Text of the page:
Dying has never seemed so adorable as it’s depicted in Peter Hutchings’ comedy-drama about the friendship between a terminally ill manic pixie dream girl and an emotionally stunted hypochondriac. Although it features strong performances and some affecting moments, Then Came You suffers from the sort of cutesiness endemic to so many teen-oriented films, not to mention an over-reliance on montages accompanied by a pop music soundtrack that helpfully reminds you exactly what you’re supposed to be feeling at any given moment.
The central characters are Skye (Maisie Williams, Game of Thrones), whose spunky iconoclasm is instantly signaled through such gestures as keeping a goldfish in her IV bag, and Calvin (Asa Butterfield, The Space Between Us), a sensitive young man who works as an airport baggage handler alongside his father (David Koechner) and older brother (Tyler Hoechlin). When we first see Skye, she’s receiving the dire news about her condition from her doctor. Her reaction is to blithely turn to her shattered parents and point out, “You win some, you lose some.”
Dying is easy, comedy is hard.
Skye and Calvin meet cute at a support group for cancer sufferers. Skye has every right to be there, since she’s actually suffering from the disease, while the neurotic Calvin is there on the advice of his frustrated doctor, who wants his healthy patient to get some perspective on what it’s actually like to be dying.
Fergal Rock’s screenplay veers in a somewhat unexpected direction in that the story doesn’t concern a burgeoning romance between Skye and Calvin, but rather her efforts to help him in his fumbling attempts to ask out Izzy (Nina Dobrev, The Vampire Diaries), a beautiful flight attendant who, as Skye points out, is way out of his league. Unfortunately, that tentative courtship, fueled by such things as Calvin’s complimentary responses to Izzy’s photography and her sympathy about his supposed serious illness, doesn’t prove particularly interesting. And since Izzy is still embittered by her previous boyfriend’s duplicitousness, it isn’t hard to see what will happen when she inevitably finds out that Calvin isn’t actually sick.
The film’s most annoying element concerns Skye’s desire to complete her bucket list before she dies, which leads to cutesy vignettes in which Calvin helps her cross off such items as “Punch someone in the face.” Two sympathetic cops (Ken Jeong, Briana Venskus) also get in on the act, apparently willing to flout department rules by locking Skye and Calvin up in a jail cell and administering lie-detector tests to them.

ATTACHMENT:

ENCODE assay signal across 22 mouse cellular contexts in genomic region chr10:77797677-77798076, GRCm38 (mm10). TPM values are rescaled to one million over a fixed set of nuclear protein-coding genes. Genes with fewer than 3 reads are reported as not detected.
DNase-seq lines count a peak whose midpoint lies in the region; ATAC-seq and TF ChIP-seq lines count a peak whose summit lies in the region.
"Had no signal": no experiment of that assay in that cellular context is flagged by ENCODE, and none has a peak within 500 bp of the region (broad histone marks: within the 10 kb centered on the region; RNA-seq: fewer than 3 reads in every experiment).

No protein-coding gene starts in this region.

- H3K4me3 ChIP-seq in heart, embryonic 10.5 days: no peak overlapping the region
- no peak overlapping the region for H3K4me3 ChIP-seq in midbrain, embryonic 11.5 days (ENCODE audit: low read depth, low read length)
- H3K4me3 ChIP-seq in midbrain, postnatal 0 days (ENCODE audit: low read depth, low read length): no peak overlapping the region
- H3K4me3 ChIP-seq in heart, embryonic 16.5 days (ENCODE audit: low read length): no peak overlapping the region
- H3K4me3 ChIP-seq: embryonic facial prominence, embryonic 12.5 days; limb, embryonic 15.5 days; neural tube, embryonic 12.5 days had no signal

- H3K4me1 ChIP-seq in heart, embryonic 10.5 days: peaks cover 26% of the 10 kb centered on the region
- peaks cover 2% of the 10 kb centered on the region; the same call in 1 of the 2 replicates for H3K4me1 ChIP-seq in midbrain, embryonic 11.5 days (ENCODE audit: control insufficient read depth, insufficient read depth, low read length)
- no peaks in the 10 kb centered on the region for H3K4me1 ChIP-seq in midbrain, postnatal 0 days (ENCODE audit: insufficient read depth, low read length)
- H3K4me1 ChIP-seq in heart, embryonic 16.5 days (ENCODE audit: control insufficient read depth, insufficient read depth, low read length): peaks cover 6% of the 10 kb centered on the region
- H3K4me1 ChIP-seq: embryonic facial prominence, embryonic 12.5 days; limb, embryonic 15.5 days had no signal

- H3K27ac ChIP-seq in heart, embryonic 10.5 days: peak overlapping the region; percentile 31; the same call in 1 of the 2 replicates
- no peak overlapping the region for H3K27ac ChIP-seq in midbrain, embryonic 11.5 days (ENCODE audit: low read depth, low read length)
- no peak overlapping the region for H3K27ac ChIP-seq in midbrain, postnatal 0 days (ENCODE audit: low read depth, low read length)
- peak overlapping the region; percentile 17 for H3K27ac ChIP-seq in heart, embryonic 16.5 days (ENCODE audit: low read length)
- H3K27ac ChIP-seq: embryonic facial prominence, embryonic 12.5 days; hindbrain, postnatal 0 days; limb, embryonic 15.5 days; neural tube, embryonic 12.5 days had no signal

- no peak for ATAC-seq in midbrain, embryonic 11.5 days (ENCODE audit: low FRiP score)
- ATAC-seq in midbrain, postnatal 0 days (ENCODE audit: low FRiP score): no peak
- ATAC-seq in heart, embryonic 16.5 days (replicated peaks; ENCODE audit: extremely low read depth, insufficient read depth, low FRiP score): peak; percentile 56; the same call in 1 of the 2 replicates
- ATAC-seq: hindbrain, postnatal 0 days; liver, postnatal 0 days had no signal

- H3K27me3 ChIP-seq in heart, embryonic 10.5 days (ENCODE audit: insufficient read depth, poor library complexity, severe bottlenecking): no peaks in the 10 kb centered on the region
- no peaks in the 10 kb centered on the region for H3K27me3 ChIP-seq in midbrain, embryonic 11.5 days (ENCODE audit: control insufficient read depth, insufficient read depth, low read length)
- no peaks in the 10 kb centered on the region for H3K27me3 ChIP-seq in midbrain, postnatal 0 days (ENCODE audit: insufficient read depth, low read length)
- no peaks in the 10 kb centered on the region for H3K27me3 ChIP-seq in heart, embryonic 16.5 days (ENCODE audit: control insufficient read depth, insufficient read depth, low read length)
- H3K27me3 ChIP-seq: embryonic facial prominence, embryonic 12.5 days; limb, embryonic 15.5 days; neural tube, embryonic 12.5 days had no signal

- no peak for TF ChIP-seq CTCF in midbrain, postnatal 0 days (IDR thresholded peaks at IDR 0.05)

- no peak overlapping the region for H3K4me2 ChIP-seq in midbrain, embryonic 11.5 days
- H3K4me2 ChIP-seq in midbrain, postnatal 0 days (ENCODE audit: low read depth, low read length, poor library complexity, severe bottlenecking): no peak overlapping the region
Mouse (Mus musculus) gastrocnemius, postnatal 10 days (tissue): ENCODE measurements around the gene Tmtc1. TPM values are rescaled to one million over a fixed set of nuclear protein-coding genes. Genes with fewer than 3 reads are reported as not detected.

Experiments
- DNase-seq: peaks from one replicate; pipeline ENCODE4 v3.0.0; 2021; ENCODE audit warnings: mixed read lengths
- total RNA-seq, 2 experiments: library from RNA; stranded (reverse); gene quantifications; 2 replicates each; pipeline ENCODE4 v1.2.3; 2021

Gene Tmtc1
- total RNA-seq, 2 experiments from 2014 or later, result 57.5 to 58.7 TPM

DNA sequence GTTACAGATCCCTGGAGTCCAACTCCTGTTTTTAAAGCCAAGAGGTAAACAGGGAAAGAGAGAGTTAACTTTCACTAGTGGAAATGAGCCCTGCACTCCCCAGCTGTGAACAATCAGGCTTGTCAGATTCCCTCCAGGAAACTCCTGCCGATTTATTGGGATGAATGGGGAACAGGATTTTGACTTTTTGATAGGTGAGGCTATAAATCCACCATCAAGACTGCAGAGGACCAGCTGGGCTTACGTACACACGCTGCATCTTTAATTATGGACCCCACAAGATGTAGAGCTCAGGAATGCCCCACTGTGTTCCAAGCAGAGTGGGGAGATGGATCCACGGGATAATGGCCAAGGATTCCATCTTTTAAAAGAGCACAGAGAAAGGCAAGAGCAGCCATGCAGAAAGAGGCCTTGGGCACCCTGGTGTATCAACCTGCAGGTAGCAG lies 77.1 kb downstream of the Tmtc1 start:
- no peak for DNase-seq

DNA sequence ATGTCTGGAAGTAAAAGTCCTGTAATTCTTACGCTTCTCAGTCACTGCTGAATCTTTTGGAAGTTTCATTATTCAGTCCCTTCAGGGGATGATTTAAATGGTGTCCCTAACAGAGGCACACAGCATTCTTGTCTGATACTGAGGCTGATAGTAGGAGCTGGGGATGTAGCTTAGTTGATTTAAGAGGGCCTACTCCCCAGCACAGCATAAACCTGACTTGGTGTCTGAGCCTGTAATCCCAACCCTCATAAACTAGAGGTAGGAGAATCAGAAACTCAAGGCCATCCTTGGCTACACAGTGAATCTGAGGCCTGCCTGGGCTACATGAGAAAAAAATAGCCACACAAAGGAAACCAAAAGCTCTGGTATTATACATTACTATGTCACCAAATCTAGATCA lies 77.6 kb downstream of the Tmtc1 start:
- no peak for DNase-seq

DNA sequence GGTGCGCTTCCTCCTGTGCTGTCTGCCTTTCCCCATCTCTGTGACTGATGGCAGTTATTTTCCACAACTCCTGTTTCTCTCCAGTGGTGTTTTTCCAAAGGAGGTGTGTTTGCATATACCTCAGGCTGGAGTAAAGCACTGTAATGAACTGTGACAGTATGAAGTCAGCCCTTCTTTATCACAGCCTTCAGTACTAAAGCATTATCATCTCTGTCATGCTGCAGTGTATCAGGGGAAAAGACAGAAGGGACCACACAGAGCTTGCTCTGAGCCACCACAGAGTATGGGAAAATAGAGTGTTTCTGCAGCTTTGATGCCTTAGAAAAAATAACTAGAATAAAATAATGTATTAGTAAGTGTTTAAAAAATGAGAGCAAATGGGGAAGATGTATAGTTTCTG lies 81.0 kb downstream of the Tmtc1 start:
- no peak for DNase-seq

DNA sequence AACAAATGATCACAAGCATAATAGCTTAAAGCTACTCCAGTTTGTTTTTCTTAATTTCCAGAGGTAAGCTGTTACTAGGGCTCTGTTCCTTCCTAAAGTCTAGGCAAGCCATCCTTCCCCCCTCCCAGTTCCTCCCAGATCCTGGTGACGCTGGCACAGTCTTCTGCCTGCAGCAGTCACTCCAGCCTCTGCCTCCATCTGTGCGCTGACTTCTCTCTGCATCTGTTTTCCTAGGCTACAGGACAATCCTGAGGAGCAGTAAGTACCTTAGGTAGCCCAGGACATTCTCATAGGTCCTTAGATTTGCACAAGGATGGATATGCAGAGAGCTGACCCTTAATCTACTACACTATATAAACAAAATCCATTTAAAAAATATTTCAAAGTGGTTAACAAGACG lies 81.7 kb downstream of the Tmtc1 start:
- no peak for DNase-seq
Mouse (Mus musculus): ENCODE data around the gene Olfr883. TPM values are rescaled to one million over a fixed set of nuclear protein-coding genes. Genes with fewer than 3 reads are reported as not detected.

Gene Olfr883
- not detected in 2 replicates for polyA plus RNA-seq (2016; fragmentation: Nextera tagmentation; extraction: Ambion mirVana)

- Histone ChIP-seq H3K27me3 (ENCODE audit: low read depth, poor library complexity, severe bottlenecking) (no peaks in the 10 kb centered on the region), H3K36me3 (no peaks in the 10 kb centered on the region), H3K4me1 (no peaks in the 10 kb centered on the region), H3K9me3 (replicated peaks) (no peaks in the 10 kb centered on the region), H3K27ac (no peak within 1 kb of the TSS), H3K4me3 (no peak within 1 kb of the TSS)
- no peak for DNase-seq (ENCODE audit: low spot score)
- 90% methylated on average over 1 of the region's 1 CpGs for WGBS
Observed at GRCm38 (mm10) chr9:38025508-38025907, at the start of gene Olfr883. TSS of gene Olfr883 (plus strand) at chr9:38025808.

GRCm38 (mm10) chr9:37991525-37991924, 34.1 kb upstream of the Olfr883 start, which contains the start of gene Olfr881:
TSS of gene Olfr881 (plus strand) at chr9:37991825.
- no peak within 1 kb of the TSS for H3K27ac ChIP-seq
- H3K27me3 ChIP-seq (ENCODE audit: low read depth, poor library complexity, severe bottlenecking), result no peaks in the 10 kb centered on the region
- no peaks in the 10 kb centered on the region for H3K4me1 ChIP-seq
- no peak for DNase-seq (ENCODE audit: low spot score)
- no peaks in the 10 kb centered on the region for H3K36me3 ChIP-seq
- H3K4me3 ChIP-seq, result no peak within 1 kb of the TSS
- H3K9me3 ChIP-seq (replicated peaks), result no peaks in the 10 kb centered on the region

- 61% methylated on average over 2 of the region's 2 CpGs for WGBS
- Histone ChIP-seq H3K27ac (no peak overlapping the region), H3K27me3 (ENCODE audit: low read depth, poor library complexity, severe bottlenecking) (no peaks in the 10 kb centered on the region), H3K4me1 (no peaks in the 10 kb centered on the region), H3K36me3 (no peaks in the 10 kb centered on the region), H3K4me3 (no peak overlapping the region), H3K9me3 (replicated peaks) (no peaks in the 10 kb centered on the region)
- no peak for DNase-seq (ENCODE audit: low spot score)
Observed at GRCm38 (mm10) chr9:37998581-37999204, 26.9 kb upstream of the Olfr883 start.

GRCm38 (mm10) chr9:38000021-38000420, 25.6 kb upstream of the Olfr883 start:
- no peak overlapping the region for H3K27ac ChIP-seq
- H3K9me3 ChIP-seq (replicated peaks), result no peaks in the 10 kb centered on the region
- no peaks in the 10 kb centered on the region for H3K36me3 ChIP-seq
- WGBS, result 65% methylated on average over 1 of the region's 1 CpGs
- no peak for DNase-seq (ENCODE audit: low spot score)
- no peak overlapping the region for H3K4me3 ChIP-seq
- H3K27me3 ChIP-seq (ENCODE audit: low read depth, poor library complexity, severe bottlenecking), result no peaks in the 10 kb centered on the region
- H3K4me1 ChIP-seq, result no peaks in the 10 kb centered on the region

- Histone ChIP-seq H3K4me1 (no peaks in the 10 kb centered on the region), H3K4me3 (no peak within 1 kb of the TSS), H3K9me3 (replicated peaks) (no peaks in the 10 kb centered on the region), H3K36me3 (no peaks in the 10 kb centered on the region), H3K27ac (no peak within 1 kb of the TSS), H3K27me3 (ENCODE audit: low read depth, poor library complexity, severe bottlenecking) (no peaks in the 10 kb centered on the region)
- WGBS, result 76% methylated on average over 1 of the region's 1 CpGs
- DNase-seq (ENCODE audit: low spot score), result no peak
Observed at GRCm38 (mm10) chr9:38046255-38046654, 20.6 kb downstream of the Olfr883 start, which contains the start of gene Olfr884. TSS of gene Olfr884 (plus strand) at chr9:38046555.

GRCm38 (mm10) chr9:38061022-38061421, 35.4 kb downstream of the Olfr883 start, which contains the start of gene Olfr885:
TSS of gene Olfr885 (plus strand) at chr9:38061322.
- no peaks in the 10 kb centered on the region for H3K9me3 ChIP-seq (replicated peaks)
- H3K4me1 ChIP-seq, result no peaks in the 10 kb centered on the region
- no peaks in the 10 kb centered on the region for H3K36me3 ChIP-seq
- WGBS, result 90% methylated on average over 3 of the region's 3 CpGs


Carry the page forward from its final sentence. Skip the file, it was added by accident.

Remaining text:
There’s additional forced melodrama with a subplot involving the catatonic depression of Calvin’s mother, who has been that way for years, ever since a devastating car accident in which Calvin’s twin sister was killed. That storyline does, however, provide the opportunity for screen veteran Koechner, normally seen in comedic roles, to stretch his acting muscles with his understatedly moving portrayal of Calvin’s loving father.
It’s only thanks to the strong performances of its young leads that Then Came You, with its predictable plot machinations and trite cinematic gimmicks, manages to be as surprisingly watchable as it is. Williams makes her sprightly character appealingly vulnerable, while Butterfield, who looks like he’s auditioning for a remake of Harold and Maude, uses his huge puppy-dog eyes to fine emotive effect. They’re good enough to make you wish that they had been paired in a better movie.
Production company: BCDF Pictures
Distributor: Shout! Studios
Cast: Asa Butterfield, Maisie Williams, Nina Dobrev, Tyler Hoechlin, David Koechner, Peyton List, Tituss Burgess, Sonya Walger, Margot Bingham, Ken Jeong, Briana Venskus
Director: Peter Hutchings
Screenwriter: Fergal Rock
Producers: Nicolas Chartier, Brice Dal Farra, Claude Dal Farra, Brian Keady, Alissa Phillips, Derrick Tseng
Director of photography: Andre Lascaris
Production designer: Lisa Myers
Costume designer: Jennifer Rogien
Editors: Jacob Craycroft, Jason Nicholson
Composer: Spencer David Hutchings
Casting: Neely Eisenstein